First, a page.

Note this event will be held in Beijing, China
Location: Law School of Tsinghua University, Mingli Building, Tsinghua University, Haidian District
First floor meeting room
J. Carl Ganter, Circle of Blue
Keith Schneider, Circle of Blue
Jennifer L. Turner, Woodrow Wilson Center's China Environment Forum
Dr. Liu Dingxiang, Ministry of Water Resources
Dr. Wang Mingyuan, Tsinghua University Law School
Underlying China's new standing in the world, like a tectonic fault line, is an increasingly fierce competition between energy and water that threatens to upend China's progress. Because of water scarcity, central government and provincial leaders, for instance, have halted at four the number of new coal-to-liquid fuels plant allowed to be built in a program that once envisioned nearly 20 new plants. The process of turning coal to a ton of liquid fuel can take as much as 12 tons or 3,200 gallons of water. Similarly in the United States, the confrontation between energy and water—over millions of gallons taken from ranchers to develop the deep oil and gas shale reserves of the west, or the battle between Georgia and Florida over diminishing drinking water reserves—is occurring in the places where growth is highest and water resources are under the most stress—California, the Southwest, the Rocky Mountain West, and the Southeast.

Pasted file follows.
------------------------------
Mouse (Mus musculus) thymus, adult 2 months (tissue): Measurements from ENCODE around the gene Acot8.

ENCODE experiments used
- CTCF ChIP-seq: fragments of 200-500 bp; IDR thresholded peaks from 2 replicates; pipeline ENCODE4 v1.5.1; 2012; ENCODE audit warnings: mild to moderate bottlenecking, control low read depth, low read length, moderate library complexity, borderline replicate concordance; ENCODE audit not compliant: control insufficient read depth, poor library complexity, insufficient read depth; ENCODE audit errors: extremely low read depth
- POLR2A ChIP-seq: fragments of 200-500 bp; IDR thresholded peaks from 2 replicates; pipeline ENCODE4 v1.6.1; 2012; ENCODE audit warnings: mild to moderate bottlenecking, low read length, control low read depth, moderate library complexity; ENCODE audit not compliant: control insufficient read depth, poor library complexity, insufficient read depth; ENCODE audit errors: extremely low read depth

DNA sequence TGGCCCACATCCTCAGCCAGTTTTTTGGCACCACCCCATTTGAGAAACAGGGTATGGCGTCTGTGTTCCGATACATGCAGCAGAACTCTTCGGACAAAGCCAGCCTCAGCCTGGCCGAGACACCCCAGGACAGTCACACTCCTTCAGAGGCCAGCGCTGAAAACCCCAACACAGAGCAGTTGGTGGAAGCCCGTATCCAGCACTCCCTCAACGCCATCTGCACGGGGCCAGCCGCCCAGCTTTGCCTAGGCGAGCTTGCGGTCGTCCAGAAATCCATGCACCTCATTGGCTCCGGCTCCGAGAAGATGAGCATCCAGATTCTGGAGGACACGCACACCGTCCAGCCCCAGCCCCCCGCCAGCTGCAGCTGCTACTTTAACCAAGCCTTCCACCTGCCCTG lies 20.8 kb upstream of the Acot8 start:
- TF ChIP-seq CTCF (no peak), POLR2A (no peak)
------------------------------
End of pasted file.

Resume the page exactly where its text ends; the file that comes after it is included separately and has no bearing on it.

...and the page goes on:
Circle of Blue and the China Environment Forum at the Woodrow Wilson International Center for Scholars will give an absorbing presentation on the energy-water choke points that are tightening around the world's two largest economies.
Over the past nine months, Circle of Blue and the China Environment Forum explored the extensive water circulatory system and vast energy production musculature that makes China and the United States go, and what could also contribute to making both nations falter. The new findings, presented in rich narratives, data, imagery and graphics, provide compelling evidence of a potentially ruinous confrontation between growth, water, and fuel that is readily visible in both countries and virtually certain to grow more dire over the next decade. Global Choke Point, though, is not necessarily a narrative of doom and gloom. China, in particular, enacted and enforced a range of water conservation and efficiency measures that work. From 1995 to 2010, the total amount of water used in China increased by roughly 15 percent even as the economy grew tenfold. The presentation highlights the oft-overlooked energy-water choke points that the United States and China are facing and stimulates discussion on opportunities for collaboration to address them. Choke Point: U.S. coverage was nominated for the 2010 Pulitzer Prize.